A mum-of-three has been given less than 18 months to live just weeks after getting married – after her ‘ irritable bowl syndrome ‘ turned out to be terminal stomach cancer.
Shona Johnson started suffering from stomach cramps, bloating and weight loss back in March 2021 – but says she was repeatedly reassured it wasn’t cancer.
The 33-year-old claims she even underwent a CT scan and had a camera inserted into her throat which didn’t detect cancer – leaving the mum of three-relieved there was no cause for concern.
But she was rushed to hospital in May in immense pain – and fluids from her stomach revealed she has stage four stomach cancer.
She had just married her partner of ten years a month before in March and was about to set up an events business when she was diagnosed.
Now Shona is undergoing chemo to prolong her life and spending time with new husband Jahred, 28, and children, Kelsey, eight, Alijah, five, and Kaya, three.
Shona, from Reading, Berkshire, said: “When I first found out it was cancer, I had to walk from my ward in the hospital and tell my mum the bad news.
“I was in shock and everyone around me broke down. They were mostly upset as we kept getting reassured it wasn’t cancer, even up until the day they told us it was.
“Even that morning, they told me it definitely wasn’t cancer. We look back at wedding photos and think about how happy we were four months ago.
“It was the happiest day for us to now be facing this and leaving my husband a widower so soon with three babies breaks my heart.
“My husband has been an amazing support and has done his best to balance working and taking care of me and the kids.”
Shona started experiencing symptoms similar to IBS back in 2021 and said she was reassured that there was nothing to worry about.
But in May this year she was rushed to the hospital because she was in extreme pain and vomiting blood but claims that after numerous CT scans and blood tests, the cancer went undetected.
Shona said: “I had a CT scan and camera down my throat and they told me the results on the same day.
“They said my CT and biopsies taken were all fine other than a small hiatus hernia, and some fluid but only a small amount and no cause for concern but I had a condition called GORD limiting what I could eat.
“I ended up in emergency surgical unit for almost three weeks because I was in so much pain. I had my second CT scan and they drained fluids from my belly to test and repeated the CT scan.
“They said it’s hard to read because I have no stomach muscle or fat and it was the fluid that showed them I had stomach cancer.
“They called me and my husband into a side room and said it’s cancer of the stomach and the fact that it’s in the fluid is a bad sign as it’s spread.
“I stayed in hospital to get more tests done and manage my symptoms and was told that without chemo I’d be looking at a few months.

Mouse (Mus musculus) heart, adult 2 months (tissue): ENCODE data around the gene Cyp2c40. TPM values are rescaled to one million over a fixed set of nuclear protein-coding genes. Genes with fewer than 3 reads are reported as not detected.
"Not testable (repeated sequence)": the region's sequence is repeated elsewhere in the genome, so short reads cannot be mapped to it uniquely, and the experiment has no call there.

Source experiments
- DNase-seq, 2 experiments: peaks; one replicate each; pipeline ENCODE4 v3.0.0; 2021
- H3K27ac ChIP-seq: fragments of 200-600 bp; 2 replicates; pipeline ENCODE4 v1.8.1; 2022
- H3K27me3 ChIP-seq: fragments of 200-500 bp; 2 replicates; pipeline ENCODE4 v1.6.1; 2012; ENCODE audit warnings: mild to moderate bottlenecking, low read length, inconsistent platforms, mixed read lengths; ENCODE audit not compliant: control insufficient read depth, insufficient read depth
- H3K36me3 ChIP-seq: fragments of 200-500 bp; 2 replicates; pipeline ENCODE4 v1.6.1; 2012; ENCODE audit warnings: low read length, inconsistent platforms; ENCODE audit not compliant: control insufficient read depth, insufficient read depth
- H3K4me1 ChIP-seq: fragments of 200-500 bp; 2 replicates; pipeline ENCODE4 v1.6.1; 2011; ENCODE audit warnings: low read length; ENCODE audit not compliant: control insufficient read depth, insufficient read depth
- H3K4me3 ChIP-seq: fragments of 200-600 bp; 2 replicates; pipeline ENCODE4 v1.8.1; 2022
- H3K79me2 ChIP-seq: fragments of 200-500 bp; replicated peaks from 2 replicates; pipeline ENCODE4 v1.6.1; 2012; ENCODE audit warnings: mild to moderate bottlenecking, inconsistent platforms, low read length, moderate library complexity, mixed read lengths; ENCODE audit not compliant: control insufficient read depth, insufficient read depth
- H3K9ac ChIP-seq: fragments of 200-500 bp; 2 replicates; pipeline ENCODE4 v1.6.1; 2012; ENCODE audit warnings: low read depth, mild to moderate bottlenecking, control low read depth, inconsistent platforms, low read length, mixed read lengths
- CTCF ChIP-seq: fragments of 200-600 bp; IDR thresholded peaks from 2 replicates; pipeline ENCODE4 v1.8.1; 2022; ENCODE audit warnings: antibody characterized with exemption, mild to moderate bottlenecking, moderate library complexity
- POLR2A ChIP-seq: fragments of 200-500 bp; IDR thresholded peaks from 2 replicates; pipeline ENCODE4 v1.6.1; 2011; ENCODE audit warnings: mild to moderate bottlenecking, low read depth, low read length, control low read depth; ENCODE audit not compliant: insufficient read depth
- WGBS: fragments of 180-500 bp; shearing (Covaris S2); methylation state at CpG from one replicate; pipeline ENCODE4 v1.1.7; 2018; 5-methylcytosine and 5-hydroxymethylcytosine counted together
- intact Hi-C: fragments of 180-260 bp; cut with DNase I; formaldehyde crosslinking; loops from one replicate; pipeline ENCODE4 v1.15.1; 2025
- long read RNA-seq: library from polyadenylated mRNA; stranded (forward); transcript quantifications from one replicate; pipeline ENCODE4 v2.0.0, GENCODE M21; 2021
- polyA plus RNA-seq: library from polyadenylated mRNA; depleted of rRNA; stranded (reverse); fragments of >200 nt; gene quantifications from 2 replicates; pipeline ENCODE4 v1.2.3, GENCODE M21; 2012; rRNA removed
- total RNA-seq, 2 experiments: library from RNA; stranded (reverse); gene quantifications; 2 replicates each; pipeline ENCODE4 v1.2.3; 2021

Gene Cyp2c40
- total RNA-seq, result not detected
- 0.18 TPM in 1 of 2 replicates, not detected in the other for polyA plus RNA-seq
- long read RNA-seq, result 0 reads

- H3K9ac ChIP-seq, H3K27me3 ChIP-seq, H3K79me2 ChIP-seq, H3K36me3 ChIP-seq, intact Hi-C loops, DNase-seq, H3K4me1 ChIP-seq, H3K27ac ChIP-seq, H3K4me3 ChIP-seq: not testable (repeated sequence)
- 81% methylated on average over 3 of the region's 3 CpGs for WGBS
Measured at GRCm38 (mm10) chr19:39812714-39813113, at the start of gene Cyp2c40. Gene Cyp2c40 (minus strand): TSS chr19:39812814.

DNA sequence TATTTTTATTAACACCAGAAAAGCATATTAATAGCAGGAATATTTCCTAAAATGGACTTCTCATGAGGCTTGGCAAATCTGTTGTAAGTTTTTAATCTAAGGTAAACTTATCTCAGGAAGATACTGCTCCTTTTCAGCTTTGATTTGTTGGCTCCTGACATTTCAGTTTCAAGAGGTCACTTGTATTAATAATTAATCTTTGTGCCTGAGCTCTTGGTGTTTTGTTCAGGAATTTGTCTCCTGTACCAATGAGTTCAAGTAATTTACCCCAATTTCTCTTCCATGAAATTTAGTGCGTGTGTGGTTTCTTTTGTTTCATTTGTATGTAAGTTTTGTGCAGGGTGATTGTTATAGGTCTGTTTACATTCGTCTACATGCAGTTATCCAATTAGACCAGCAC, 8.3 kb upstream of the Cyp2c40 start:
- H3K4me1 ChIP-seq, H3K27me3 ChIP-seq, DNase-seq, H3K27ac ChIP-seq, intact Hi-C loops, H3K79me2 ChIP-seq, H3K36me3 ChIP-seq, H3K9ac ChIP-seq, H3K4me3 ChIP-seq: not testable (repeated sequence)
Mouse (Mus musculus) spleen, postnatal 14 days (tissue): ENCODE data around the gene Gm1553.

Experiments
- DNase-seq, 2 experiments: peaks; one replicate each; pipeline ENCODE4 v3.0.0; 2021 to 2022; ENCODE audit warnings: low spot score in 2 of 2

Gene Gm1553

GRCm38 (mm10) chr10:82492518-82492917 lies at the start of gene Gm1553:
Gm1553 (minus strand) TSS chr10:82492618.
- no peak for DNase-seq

“With chemo I might survive for a year, maybe two.
“I was so scared to leave the hospital as I wasn’t sure if I was well enough but I did go home for a week before I was back in hospital with the symptoms again.
“I was vomiting blood, like bile. I was constipated, I had a big, hard bloated belly and the feeling things were moving.
“This time the oncologist team came to see me and explained and delivered the news and information in a much better way.”
Shona and Jahred have been forced to explain to their heartbroken children that their mum may not be around for much longer and will become ‘a star’.
Shona said: “At first, I was so worried about what sort of lives they might have if they take this badly.
“The affects it could have on their mental health was the biggest worry but Daisy Dream charity had some great advice and a book and we sat all the children down and explained what the syringe driver and picc line were.
“We read an amazing book called Mummy Goes To Hospital and the children felt better to see and hear that it’s not just their mummy that this is happening to.
“My eldest asked questions about how long I might be here for. My son has autism so we weren’t sure on his understanding of it all but if you ask him what’s going to happen when mummy becomes a star, he says that his daddy and sisters will take care of him so we feel he’s understanding as much as he can.
“We told my three-year-old I was going to the stars and she got upset, gave me the biggest cuddle and asked me not to go.
“It was the hardest the most painful conversation I’ve ever had but the way they are all handling it is making me so proud of them.”
Friends have set up a Go Fund Me page to help raise money for Shona and her family to make the most of the time they have left together.
Shona is sharing her story to help raise awareness of stomach cancer and urge anyone with similar symptoms to get them checked.
Shona said: “I hope that by sharing our story we either helps support someone going through the same thing, break the myth that only a certain age and gender are getting certain types of cancer.
“I think we should have more up today information out there.
“We need to look for new ways to detect cancer as my mum and grandmother both had CT scans just like me and their cancers weren’t picked up on until it was too late.
“When I was in hospital, I sadly met a few other young mothers and families whose stories are much like mine.
“They knew they were poorly and had all the symptoms but couldn’t get to see a doctor face to face or were being misdiagnosed because they were considered too young to get various types of cancer.
“That myth is the reason a lot of us are losing our lives.”
A spokesperson for the Royal Berkshire NHS Foundation Trust said: “We are very sorry to hear of this lady’s situation and we will do all we can to support her. We are undertaking a clinical review into the circumstances around her case.”